The fast-spreading coronavirus pandemic is affecting US coal operations, with two companies on Monday announcing that they would idle operations in response to Covid-19, which has hit the global economy hard.
NYSE-listed Consol Energy said it would curtail production at its Bailey mine, in Pennsylvania, for two weeks, after two employees tested positive for the disease.
The United Mine Workers of America has warned that coal mining workers are at significant risk from the coronavirus, as a large portion of workers may have black lung, which could be an underlying health condition that could exacerbate the symptoms of Covid-19.
Consol noted in a statement that the temporary curtailment of Bailey was borne out of an “abundance of caution” and said that its other operations in the Pennsylvania Complex, including the Enlow Fork and Harvey mines, continued uninterrupted.
The Pennsylvania Complex has the capacity to produce 28.5-million tons a year, with the idled Bailey mine accounting for 11.5-million tons a year of the total capacity.
Meanwhile, Nasdaq-listed Alliance Resource Partners (ARLP) announced that it would temporarily cease coal production at all its Illinois basin mines, saying that the actions by world leaders to combat the deadly virus had crushed demand for energy. In addition, the price war initiated by Saudi Arabia and Russia had lowered oil prices even more.
The idling is scheduled to last through April 15, although ARLP said that the actual return to production could be accelerated or extended, based upon business needs of its customers.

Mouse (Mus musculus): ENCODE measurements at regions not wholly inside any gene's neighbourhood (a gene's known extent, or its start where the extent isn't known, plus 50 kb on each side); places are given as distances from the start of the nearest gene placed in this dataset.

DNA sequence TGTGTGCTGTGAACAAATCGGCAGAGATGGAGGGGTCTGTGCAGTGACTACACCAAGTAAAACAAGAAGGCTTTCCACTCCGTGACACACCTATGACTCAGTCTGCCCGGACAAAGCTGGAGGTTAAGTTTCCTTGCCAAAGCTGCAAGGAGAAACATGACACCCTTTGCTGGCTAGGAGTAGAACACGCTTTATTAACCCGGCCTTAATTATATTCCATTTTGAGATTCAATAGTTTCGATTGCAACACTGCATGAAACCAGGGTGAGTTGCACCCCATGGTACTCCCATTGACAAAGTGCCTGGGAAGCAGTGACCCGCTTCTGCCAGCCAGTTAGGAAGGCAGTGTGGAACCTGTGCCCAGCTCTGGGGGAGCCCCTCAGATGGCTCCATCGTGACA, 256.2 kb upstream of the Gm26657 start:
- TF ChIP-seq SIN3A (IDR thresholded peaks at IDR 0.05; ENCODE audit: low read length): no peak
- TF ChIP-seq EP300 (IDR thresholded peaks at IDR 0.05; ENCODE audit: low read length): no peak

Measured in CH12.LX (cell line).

"It is important to note that approximately 75% of our domestic sales are targeted to states that depend on coal, more than any other fuel, to generate electricity," said president and CEO Joseph Craft.
"As serious as the disruption caused by the virus has been to the citizens of these states, imagine the impact if our miners didn’t show up every day to ensure the reliable supply of this essential fuel necessary to keep the lights on. We remain in constant contact with our customers and stand ready to meet their needs for this essential fuel."
The group also suspended its guidance for 2020. The company previously said it would produce a total of 35.5-million to 37.5-million tons, with the Illinois basin’s contribution being 25.5-million to 27.3-million tons. Its sales tons guidance for the year was 36.8-million to 38.8-million tons.
“Although we are suspending formal guidance, we currently anticipate ARLP's total sales tons for 2020 will be approximately 25% below our initial expectations. At the same time, assuming we can successfully fulfill our coal sales commitments this year, the improvements to ARLP’s cash flow resulting from the steps outlined above are expected to substantially offset lower revenues, allowing us to maintain ample liquidity and protect our strong balance sheet."
Ratings agency Moody’s last week said that US coal producers would feel the pinch of Covid-19, as individual states shut down much of the industrial economy to try and stem the spread of the disease.
Coal-fired power plants are US thermal coal producers' most significant customers, but their purchases have dropped off significantly over the last decade, even before Covid-19. Before the intensification of the pandemic in the US, Moody’s expected that coal production would fall by between 15% and 20% this year to between 550-million and 600-million tons. The agency now expects that industry conditions will worsen beyond this forecast – driven by the weakened electricity demand in commercial and industrial operations.